Pennsylvania Society for the Abolition of Slavery Is Founded

The first antislavery society in America was formed by, mostly, members of the Society of Friends, or Quakers. The Quakers had formed an abolitionist philosophy that was in line with the religion’s belief in equality for all individuals.

Summary of Event

On April 14, 1775, a group of men gathered at the Sun Tavern on Second Street in Philadelphia to establish the first Antislavery movement antislavery Slavery;of Africans[Africans]
African slaves society in America. After electing John Baldwin their president and adopting a constitution, they named their organization the Society for the Relief of Free Negroes Unlawfully Held in Bondage. Society for the Relief of Free Negroes Unlawfully Held in Bondage (United States) Sixteen of the twenty-four founders were members of the Society of Friends, or Quakers. Quakers;antislavery stance The creation of this antislavery society was instigated when Philadelphia Quakers Pemberton, Israel Israel Pemberton and Harrison, Thomas Thomas Harrison aided American Indian Neville, Dinah Dinah Neville and her children, who were being detained in Philadelphia waiting to be taken to the West Indies to be sold as slaves. [kw]Pennsylvania Society for the Abolition of Slavery Is Founded (Apr. 14, 1775)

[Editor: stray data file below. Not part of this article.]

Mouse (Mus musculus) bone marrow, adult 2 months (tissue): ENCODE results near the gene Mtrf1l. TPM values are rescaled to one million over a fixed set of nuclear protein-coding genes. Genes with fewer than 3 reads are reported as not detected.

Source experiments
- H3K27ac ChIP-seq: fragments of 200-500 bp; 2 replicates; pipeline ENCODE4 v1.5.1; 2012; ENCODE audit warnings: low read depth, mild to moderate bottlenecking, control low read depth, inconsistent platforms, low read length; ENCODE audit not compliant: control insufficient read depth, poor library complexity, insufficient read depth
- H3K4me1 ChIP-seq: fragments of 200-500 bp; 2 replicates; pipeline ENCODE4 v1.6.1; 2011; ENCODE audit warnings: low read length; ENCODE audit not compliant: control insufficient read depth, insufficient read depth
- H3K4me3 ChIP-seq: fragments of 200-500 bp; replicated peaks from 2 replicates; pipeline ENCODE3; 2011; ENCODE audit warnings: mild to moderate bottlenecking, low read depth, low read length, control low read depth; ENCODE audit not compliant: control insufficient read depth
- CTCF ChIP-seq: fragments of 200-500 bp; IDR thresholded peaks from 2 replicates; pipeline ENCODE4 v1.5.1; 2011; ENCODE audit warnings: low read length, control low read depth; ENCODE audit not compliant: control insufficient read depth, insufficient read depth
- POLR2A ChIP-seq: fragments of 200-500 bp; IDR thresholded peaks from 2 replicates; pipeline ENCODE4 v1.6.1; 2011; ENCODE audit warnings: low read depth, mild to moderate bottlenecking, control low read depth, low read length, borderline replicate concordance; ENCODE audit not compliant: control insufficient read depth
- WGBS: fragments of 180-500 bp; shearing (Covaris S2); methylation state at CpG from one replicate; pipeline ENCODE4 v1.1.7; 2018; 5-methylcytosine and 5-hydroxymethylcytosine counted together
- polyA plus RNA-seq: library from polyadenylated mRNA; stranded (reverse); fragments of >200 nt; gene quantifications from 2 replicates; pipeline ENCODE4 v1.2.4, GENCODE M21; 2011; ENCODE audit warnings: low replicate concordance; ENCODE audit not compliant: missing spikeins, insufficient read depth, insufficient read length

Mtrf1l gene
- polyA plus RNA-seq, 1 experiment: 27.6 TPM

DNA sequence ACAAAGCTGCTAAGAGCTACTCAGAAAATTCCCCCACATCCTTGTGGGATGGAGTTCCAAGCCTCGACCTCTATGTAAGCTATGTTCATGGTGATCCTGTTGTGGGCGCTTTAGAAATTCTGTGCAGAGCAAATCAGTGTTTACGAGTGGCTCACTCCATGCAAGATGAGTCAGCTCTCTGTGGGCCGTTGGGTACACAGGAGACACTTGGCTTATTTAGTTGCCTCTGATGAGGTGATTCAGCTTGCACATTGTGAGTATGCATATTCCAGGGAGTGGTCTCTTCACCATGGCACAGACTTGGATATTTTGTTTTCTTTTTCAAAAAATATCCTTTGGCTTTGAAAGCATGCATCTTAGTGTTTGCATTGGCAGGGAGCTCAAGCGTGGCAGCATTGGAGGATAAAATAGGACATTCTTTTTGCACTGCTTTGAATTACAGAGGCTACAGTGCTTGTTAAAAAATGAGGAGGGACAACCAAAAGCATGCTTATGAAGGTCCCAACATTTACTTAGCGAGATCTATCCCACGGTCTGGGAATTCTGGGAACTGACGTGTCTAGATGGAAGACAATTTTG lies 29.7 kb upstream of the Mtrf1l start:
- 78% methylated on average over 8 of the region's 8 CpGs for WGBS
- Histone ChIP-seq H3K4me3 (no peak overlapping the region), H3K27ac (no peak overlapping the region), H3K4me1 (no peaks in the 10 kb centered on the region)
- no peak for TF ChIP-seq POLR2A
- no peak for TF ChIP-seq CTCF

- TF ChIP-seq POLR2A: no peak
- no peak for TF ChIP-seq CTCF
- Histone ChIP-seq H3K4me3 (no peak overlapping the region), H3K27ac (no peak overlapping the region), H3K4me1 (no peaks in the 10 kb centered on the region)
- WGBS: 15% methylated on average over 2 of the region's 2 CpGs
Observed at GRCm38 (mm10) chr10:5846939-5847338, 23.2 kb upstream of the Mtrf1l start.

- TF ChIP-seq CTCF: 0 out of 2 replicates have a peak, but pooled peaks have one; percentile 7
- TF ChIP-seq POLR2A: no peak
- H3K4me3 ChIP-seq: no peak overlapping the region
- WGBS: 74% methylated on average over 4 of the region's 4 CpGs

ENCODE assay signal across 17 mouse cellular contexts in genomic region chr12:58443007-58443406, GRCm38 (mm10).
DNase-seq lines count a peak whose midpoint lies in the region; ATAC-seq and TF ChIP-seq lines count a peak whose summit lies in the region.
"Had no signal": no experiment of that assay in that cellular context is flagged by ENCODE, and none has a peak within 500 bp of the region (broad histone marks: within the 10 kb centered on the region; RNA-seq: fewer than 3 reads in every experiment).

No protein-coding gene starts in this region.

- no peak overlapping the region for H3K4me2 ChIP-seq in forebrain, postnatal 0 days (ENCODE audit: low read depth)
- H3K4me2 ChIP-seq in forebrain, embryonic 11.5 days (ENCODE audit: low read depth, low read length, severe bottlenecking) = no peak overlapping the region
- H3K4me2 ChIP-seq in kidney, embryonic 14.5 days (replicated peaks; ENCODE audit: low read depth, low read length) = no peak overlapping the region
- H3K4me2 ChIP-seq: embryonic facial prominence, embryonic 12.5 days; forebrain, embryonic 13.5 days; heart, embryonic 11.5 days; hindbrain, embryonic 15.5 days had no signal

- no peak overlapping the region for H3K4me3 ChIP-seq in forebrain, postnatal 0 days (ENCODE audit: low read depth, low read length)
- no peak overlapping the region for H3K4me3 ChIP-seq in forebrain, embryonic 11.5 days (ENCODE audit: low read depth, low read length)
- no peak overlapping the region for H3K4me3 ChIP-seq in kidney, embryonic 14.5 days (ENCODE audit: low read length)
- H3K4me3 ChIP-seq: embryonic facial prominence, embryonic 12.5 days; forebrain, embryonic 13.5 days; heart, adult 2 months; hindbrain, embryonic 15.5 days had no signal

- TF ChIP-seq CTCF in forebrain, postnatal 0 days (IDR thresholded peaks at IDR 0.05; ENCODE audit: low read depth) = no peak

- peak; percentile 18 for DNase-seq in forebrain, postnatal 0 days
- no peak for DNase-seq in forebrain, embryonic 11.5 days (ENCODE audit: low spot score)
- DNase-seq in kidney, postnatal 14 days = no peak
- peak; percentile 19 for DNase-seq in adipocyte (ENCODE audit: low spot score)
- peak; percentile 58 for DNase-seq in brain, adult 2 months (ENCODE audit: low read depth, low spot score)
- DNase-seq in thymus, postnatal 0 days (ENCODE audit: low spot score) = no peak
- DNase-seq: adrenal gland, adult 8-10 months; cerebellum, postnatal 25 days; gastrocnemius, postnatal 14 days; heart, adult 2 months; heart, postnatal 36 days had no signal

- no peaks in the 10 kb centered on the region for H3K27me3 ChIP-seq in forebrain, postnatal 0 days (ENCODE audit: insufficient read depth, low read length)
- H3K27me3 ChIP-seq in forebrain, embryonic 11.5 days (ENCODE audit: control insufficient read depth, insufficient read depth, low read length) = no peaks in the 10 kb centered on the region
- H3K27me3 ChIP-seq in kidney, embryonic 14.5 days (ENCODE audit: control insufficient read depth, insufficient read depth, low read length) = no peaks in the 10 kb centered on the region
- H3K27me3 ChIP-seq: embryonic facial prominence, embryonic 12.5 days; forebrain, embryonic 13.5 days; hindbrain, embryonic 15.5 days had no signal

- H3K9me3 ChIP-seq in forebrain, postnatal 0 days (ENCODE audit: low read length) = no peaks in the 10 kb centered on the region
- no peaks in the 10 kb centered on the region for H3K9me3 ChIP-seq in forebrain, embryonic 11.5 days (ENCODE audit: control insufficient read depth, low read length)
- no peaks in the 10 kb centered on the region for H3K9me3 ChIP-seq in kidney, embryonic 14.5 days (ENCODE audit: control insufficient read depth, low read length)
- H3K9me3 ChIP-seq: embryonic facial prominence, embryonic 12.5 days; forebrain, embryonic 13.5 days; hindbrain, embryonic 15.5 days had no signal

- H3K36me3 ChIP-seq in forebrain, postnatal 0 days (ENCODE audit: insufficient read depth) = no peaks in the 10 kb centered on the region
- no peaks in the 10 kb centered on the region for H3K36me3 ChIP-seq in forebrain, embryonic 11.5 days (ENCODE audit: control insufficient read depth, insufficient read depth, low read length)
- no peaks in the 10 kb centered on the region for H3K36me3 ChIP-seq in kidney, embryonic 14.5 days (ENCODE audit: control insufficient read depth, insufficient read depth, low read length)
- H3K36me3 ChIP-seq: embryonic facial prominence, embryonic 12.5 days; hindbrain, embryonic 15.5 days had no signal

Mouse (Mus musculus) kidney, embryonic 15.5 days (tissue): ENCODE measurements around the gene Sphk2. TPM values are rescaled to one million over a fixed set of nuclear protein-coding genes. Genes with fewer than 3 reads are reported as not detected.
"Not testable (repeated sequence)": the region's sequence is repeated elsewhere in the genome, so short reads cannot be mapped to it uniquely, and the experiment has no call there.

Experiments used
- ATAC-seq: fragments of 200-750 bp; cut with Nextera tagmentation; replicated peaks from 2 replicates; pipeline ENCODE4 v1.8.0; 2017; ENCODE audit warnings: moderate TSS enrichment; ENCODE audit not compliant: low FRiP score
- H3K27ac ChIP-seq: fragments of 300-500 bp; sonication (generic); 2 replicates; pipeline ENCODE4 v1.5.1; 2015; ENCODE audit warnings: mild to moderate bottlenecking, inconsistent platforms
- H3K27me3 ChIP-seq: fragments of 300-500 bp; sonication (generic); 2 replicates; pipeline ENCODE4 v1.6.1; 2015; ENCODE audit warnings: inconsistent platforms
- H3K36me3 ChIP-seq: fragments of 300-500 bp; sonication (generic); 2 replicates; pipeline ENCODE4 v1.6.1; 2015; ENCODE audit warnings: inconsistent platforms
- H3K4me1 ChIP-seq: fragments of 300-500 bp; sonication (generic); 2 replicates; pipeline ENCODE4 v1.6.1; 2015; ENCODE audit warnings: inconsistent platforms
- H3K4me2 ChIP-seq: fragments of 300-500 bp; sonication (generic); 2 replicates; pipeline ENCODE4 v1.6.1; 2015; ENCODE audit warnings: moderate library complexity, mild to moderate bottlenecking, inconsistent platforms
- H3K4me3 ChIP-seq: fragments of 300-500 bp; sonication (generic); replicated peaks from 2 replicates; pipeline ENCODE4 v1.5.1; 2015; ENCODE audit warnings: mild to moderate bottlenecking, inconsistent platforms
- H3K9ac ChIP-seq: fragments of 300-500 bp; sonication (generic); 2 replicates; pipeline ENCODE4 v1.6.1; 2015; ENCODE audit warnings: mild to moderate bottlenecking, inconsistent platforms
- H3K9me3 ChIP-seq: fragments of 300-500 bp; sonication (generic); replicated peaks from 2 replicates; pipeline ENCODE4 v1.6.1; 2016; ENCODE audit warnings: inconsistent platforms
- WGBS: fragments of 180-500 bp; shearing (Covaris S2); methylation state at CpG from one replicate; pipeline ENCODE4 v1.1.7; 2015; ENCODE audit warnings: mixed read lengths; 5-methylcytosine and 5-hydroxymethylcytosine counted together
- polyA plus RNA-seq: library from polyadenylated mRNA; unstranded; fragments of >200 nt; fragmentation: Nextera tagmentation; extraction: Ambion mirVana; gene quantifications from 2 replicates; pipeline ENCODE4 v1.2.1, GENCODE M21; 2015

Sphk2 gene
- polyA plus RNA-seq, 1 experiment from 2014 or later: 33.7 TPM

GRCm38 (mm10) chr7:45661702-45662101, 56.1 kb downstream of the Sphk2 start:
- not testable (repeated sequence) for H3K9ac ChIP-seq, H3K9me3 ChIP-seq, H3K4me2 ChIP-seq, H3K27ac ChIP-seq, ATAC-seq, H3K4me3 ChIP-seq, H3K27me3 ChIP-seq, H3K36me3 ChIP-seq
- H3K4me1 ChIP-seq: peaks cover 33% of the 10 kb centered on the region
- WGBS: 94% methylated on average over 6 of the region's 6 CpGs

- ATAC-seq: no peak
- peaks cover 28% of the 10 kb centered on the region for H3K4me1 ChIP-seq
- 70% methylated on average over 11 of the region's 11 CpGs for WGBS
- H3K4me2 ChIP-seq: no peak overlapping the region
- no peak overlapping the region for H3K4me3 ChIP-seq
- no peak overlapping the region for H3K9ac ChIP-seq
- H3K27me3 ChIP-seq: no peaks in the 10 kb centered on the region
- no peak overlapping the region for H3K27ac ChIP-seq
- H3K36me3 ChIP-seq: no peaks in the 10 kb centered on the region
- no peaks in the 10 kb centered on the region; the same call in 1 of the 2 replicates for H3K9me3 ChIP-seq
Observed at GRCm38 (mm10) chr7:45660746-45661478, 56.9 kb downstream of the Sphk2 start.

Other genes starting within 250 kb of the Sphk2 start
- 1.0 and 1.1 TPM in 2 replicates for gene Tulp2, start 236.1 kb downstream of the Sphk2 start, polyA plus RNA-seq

[kw]Founded, Pennsylvania Society for the Abolition of Slavery Is (Apr. 14, 1775)
[kw]Slavery Is Founded, Pennsylvania Society for the Abolition of (Apr. 14, 1775)
[kw]Abolition of Slavery Is Founded, Pennsylvania Society for the (Apr. 14, 1775)
[kw]Society for the Abolition of Slavery Is Founded, Pennsylvania (Apr. 14, 1775)
Slavery;colonial America
Abolition movement;colonial America
Pennsylvania Society for the Abolition of Slavery
[g]American colonies;Apr. 14, 1775: Pennsylvania Society for the Abolition of Slavery Is Founded[2150]
[c]Organizations and institutions;Apr. 14, 1775: Pennsylvania Society for the Abolition of Slavery Is Founded[2150]
[c]Social issues and reform;Apr. 14, 1775: Pennsylvania Society for the Abolition of Slavery Is Founded[2150]
Benezet, Anthony
Woolman, John

Harrison was fined in a Philadelphia court for giving protection to the Neville family. When this incident gained notoriety, members of the Quaker Philadelphia Meeting came together to form the antislavery society. At its first meeting, the antislavery society enlisted legal counsel to help the Nevilles and five other victims illegally held in bondage and to form a standing committee to investigate any conditions of slavery in the Philadelphia area.

“Am I not a man and a brother?” pleads a slave in chains. The image was adopted originally by England’s Society for the Abolition of Slavery in the 1780’s, but it is symbolic of the struggles against slavery in the American colonies as well.

(Library of Congress)